could support those capabilities.


“Export Control Measures on Iran Under the Export Administration Regulations (EAR) to
Address Iranian Unmanned Aerial Vehicles (UAV) and Their Use by Russia Against

Rule Summary:

Recent investigations indicate that pieces of Iranian UAVs have been found on the battlefield in
Ukraine, in some cases with U.S.-branded “parts” and “components.” Today’s rule imposes new
export control measures on Iran in order to address the use of Iranian UAVs by Russia in its
ongoing war against Ukraine by:

• Imposing license requirements for a subset of generally low-technology (“EAR99”)
items, including semiconductors that are destined for Iran, regardless of whether a U.S.
person is involved in the transaction.
• Establishes a new list (Supplement No. 7 to part 746) identifying these EAR99 items by
HTS-6 Code to allow BIS and other U.S. government agencies to track and quantify these
• Creates a new “Iran Foreign Direct Product (FDP) Rule” specific to Iran for items in
certain categories of the Commerce Control List and EAR99 items identified in the new
• Revises the existing Russia/Belarus FDP rule to cover EAR99 items that have been found
in UAVs contain parts and components branded U.S. or U.S.-origin (although they may
not actually be U.S. branded or U.S.-origin) which will help to ensure that U.S. products
are not available for shipment to Iran for use in the manufacture of UAVs being used by
Russia in Ukraine.

These controls are in addition to BIS’s action on January 31, 2023, which added seven Iranian
entities involved in the manufacture of UAVs to the Entity List as Russian ‘Military End Users,’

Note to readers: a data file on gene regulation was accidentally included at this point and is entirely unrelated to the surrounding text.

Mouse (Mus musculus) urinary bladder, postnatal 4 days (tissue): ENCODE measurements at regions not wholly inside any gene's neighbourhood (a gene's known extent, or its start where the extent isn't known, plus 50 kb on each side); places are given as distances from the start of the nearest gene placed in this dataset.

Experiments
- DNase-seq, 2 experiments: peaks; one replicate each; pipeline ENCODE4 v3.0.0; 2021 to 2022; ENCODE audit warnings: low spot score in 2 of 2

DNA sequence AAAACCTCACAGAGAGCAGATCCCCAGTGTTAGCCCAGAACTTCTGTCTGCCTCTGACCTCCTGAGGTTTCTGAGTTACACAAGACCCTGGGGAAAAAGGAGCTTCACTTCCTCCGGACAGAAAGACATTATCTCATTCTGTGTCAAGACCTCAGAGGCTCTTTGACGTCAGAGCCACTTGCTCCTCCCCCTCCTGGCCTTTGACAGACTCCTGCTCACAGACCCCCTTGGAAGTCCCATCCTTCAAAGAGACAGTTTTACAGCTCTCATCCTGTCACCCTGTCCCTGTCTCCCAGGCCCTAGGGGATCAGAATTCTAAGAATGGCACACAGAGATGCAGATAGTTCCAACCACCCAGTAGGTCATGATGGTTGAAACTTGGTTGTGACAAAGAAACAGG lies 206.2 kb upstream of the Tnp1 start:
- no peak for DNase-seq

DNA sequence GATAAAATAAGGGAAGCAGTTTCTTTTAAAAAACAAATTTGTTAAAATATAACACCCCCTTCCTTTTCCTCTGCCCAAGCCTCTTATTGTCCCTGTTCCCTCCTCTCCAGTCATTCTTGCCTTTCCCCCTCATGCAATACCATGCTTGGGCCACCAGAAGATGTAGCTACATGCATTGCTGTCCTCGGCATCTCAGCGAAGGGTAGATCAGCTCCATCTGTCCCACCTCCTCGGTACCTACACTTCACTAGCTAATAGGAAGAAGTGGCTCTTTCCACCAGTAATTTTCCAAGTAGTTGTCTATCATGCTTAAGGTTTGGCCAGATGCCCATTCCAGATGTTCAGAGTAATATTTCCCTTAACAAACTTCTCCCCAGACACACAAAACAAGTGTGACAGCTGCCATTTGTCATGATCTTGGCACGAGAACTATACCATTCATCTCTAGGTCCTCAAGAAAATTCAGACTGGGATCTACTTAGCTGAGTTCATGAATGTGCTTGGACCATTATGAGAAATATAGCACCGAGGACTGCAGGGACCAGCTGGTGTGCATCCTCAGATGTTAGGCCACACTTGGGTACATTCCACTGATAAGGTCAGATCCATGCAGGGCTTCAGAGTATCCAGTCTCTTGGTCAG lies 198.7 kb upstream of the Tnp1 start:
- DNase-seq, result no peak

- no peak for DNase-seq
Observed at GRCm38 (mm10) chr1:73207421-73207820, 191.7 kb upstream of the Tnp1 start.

thereby subjecting them to some of the most comprehensive export restrictions under the EAR,
including on foreign-produced items under the Russia/Belarus Military End User FDP rule.

Rule Text Available here:


Entity List Additions:

Through two separate actions, the Department of Commerce is adding 86 entities under 89
entries (due to some entities operating in multiple countries) to the Entity List for a variety of
reasons related to their activities in support of Russia’s defense-industrial sector and war effort.
Seventy-nine of the entities are added under the country heading of Russia, five are listed under
the country heading of China, two are based in Canada, and France, Luxembourg, and the
Netherlands each have one entry. Several of the entities in these countries are subsidiaries of
entities based in China and Russia. This rule also revises four existing entities under the
destination of Russia.

BIS notes that these rules are meant to serve as a response to Russian aggression against
Ukraine. BIS is adding entities in several allied and partnered countries, but this is not an action
against the countries in which the entities are located or registered or the governments of those
countries. The restrictions imposed in today’s rule serves as an action against those entities
listed, which have assisted the Russian military, contrary to U.S. foreign and national security
policy interests.

Seventy-six of the entities (under seventy-nine entries) added in today’s rules are also being
designated as “Russian/Belarusian Military End Users,” which imposes some of the
Department’s most severe export restrictions on these entities, effectively cutting them off from
obtaining items subject to the EAR, including certain foreign-produced items.
Entity List additions are determined by the interagency End-User Review Committee (ERC),
comprised of the Departments of Commerce (Chair), Defense, State, Energy, and where
appropriate, the Treasury. The ERC makes decisions regarding additions to, removals from, or
other modifications to the Entity List. Rule text available here and here.

2023-04099 2023-03929


Additional Background:

In the past year, BIS has taken numerous regulatory and enforcement actions in coordination
with our international allies and partners, as well as our interagency colleagues, to apply
stringent export controls intended to degrade Russia’s defense industrial base and ability to
sustain its war machine, as well as to facilitate additional support for Ukraine’s resistance.
Additional information on these actions is available on BIS’s Russia-Belarus Resources page at:

These BIS actions were taken under the authority of the Export Control Reform Act of 2018
(ECRA) and the Export Administration Regulations (EAR). Additional resources on export
controls implemented by BIS in response to Russia’s further invasion of Ukraine are available at: